Authorities in India’s north-eastern state of Nagaland have banned the sale of dog meat and halted the import and trading of dogs to be used for food.
The remote Christian-majority state’s Chief Secretary Temjen Toy said in a tweet that the state government banned all commercial import and trading of dogs and also the sale of dog meat, both cooked and uncooked.
The move followed an appeal earlier in the week by Indian lawmaker Maneka Gandhi, who urged the Nagaland government to act.
Ms Gandhi’s appeal came after she received fresh photographs of the trade from a Nagaland-based animal protection group.
The appeal led to more than 125,000 people writing to the Nagaland government to urge the banning of the dog trade and the sale of dog meat.
“This is a major turning point in ending the cruelty in India’s hidden dog meat trade,” animal rights advocacy group Humane Society International said in a statement.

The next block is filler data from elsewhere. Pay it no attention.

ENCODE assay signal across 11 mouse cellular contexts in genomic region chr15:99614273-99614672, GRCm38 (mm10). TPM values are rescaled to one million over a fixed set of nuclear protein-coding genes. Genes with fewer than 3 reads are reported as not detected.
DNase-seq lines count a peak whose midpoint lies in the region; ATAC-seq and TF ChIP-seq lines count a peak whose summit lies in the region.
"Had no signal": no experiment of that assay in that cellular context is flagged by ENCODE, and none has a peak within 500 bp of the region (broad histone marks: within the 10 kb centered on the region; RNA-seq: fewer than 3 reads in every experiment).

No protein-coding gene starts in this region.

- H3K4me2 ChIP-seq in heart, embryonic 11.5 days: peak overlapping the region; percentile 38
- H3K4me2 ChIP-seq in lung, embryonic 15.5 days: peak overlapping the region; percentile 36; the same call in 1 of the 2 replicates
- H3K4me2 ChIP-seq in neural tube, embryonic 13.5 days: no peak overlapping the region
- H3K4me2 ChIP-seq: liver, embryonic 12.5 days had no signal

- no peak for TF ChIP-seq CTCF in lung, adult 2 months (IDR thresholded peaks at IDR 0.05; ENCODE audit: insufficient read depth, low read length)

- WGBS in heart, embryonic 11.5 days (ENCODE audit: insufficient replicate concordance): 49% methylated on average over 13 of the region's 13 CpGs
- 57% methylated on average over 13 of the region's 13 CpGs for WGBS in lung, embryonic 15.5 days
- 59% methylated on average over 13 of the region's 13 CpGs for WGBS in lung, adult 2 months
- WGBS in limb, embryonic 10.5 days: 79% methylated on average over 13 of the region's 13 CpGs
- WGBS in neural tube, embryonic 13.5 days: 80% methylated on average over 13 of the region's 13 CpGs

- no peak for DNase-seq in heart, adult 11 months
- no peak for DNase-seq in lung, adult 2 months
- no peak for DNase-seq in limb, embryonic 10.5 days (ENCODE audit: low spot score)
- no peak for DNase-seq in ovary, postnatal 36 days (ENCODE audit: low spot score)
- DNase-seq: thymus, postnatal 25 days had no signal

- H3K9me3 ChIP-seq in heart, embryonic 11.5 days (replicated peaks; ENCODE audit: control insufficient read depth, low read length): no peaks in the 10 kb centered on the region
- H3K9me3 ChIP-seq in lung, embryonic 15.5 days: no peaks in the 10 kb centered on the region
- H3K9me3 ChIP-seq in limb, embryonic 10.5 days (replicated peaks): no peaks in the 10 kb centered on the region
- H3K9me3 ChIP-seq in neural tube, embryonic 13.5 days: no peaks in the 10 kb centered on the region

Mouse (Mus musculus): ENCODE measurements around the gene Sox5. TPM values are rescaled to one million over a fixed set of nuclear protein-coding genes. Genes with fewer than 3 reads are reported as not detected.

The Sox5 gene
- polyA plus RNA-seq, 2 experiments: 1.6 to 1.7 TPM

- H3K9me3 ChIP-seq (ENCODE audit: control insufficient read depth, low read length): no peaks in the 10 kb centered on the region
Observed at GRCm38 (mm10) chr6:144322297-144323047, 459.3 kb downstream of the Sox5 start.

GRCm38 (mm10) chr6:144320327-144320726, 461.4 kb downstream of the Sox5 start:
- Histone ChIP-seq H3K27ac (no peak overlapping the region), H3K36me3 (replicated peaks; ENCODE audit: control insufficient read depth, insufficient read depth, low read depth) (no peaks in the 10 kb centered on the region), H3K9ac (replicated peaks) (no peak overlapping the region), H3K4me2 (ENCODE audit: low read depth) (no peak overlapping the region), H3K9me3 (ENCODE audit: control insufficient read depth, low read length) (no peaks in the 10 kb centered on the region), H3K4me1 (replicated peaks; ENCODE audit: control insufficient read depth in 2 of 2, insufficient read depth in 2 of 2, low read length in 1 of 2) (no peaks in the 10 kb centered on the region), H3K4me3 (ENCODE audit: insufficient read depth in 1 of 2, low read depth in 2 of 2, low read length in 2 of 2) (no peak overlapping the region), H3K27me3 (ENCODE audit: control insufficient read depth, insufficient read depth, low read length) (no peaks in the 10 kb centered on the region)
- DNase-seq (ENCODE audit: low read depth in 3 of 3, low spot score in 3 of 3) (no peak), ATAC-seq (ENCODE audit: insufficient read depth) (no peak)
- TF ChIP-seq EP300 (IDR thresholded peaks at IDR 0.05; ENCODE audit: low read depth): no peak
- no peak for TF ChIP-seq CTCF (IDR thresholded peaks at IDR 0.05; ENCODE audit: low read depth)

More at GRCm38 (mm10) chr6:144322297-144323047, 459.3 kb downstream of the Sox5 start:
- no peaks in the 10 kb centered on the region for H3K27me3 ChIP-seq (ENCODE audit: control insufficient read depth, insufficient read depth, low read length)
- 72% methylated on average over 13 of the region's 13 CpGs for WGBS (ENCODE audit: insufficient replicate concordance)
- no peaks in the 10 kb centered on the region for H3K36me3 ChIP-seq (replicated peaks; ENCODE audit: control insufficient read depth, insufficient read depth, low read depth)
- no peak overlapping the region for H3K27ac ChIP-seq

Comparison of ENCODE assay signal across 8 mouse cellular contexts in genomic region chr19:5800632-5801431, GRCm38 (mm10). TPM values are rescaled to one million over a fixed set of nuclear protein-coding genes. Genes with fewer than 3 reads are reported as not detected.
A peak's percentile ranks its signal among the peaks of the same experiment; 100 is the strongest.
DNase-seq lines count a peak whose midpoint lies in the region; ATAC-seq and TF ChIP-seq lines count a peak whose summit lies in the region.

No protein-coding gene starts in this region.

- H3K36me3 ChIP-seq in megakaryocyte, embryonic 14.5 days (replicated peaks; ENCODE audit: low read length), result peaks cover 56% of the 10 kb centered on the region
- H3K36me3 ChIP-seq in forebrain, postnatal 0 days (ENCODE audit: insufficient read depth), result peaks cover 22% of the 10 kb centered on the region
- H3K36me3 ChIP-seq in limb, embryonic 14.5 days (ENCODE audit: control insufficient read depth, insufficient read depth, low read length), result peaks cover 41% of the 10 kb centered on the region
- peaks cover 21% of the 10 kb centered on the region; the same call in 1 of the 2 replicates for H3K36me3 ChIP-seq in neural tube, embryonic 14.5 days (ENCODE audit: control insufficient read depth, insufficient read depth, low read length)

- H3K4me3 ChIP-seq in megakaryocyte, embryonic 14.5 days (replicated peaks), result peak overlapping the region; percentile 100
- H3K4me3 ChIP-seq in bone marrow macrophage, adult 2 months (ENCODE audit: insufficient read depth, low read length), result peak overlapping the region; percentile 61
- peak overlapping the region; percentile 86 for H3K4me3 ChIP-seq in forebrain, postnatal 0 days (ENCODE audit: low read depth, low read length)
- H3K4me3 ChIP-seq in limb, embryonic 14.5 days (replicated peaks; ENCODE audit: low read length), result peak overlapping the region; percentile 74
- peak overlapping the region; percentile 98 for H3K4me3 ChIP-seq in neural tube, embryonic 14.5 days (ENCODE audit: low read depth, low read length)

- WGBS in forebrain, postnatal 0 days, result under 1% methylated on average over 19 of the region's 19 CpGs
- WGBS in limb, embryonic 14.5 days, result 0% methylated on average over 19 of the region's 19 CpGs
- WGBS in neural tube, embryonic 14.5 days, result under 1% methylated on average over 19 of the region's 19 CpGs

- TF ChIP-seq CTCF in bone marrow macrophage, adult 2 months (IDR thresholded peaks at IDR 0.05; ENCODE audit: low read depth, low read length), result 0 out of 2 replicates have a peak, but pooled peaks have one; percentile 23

The group estimates that up to 30,000 dogs a year are smuggled into Nagaland, where they are sold in live markets. The group also says dogs are regularly beaten to death with wooden clubs.
Authorities praised the movement.
“This is a progressive move. In this day and age, positive social media activism and advocacy has an enormous impact on policymakers. Congrats and thanks to all,” Abu Metha, an adviser to Nagaland Chief Minister Neiphiu Rio, the state’s highest elected official, said in a tweet.
Apart from Nagaland, thousands of dogs each year are illegally captured for consumption from the streets or stolen from homes in other north-eastern Indian states, including Mizoram, Tripura and Arunachal Pradesh, rights groups say.